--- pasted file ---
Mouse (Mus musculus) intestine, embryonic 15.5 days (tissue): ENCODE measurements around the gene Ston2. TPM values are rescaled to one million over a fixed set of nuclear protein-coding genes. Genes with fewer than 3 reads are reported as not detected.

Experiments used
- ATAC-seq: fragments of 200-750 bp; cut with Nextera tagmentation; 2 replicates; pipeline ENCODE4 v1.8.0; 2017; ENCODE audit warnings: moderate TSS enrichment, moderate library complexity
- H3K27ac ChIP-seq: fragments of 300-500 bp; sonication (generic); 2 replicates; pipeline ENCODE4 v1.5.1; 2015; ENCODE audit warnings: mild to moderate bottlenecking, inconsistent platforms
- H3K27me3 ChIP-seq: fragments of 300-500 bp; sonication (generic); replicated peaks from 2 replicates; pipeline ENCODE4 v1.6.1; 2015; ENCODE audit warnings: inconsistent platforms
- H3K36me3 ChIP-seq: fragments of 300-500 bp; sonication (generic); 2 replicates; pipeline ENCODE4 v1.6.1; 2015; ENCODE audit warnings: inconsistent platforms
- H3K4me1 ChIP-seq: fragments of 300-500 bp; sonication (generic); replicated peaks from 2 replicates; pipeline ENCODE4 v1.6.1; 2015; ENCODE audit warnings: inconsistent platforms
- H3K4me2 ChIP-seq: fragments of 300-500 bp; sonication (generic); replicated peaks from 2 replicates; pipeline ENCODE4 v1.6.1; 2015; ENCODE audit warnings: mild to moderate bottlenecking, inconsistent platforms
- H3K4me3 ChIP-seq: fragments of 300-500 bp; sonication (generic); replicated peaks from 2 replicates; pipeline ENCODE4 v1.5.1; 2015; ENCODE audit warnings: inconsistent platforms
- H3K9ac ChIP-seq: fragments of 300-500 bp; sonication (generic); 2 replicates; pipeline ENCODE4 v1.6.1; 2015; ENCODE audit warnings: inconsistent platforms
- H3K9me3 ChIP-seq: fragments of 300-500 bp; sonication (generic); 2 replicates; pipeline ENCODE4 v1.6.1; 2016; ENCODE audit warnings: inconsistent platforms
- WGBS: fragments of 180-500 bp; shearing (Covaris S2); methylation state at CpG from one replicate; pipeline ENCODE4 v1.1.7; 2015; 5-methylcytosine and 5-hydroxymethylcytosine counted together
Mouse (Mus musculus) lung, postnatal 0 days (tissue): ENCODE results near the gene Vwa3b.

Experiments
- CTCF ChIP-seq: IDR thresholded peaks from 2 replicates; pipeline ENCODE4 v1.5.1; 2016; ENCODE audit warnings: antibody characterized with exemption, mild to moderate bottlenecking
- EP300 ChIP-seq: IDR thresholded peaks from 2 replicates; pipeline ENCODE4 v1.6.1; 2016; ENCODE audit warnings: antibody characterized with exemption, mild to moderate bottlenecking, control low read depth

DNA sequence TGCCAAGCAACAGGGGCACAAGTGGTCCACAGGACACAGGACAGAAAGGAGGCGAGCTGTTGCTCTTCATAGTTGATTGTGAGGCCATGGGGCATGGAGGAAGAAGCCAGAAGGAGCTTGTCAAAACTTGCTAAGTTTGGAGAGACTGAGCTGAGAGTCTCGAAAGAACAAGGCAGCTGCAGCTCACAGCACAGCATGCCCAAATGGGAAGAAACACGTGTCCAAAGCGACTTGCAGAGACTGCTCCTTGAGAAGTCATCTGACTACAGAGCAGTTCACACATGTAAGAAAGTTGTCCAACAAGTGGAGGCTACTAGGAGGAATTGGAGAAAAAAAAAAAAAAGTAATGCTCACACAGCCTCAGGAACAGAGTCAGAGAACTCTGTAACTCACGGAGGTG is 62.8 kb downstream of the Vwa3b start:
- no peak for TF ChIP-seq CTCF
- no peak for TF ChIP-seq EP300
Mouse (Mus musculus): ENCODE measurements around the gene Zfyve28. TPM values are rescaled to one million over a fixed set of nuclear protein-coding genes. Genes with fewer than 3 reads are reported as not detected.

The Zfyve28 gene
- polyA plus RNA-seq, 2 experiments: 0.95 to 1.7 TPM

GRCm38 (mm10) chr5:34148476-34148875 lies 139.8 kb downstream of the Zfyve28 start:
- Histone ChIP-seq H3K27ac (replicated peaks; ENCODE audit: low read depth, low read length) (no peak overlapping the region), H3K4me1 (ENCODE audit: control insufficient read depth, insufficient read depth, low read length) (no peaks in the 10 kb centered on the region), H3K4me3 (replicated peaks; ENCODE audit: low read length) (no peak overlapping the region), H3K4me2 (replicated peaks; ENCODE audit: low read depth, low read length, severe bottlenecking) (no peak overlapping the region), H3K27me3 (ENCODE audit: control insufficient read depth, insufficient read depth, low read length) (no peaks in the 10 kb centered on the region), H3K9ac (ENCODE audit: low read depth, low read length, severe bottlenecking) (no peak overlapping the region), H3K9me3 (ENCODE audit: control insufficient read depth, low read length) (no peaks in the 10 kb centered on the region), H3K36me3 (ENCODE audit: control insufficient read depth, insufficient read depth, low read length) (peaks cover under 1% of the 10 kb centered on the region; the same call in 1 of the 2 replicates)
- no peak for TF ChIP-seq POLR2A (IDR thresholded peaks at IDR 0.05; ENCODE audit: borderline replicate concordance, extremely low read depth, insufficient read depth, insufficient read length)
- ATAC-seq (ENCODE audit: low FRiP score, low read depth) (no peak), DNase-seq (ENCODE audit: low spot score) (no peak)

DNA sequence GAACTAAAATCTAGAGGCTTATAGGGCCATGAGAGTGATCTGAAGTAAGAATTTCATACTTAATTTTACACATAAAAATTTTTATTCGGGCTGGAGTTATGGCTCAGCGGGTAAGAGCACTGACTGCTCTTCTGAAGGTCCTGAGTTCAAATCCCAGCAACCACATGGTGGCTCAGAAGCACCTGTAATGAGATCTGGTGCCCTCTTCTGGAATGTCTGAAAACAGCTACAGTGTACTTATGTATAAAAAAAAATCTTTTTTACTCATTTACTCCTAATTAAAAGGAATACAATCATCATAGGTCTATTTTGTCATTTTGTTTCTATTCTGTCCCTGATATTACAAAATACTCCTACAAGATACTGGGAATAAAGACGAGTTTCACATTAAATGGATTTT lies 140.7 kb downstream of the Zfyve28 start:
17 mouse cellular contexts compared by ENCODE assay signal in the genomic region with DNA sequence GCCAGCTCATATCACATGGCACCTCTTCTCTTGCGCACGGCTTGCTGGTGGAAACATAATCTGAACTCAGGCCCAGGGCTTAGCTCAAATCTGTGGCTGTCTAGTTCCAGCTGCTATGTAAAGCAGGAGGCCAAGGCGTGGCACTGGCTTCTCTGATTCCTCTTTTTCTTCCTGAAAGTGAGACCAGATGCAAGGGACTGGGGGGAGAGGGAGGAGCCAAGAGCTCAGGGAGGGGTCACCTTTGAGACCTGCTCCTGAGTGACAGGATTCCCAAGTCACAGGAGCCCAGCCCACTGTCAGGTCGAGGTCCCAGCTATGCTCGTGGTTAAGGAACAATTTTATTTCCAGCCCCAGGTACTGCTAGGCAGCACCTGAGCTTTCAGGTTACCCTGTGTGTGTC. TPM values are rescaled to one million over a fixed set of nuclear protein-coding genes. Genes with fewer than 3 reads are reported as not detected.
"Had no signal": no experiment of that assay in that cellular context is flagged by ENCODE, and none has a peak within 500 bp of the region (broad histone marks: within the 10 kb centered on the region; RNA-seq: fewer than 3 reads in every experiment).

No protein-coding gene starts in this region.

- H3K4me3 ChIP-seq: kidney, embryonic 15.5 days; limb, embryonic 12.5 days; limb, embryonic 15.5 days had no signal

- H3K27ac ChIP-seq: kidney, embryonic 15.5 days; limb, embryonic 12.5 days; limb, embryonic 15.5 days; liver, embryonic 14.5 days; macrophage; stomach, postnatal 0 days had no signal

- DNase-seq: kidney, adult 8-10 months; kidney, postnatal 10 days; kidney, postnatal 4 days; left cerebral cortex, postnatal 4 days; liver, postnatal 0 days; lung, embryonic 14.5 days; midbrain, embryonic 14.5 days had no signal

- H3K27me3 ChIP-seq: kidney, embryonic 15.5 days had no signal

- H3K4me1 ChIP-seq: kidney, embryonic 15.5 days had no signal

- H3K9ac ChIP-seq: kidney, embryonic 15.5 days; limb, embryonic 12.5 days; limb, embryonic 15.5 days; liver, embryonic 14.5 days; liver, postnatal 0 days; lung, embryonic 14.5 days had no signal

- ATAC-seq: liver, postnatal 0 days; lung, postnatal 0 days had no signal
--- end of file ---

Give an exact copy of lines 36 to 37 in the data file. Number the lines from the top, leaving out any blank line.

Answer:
- H3K9ac ChIP-seq: kidney, embryonic 15.5 days; limb, embryonic 12.5 days; limb, embryonic 15.5 days; liver, embryonic 14.5 days; liver, postnatal 0 days; lung, embryonic 14.5 days had no signal

- ATAC-seq: liver, postnatal 0 days; lung, postnatal 0 days had no signal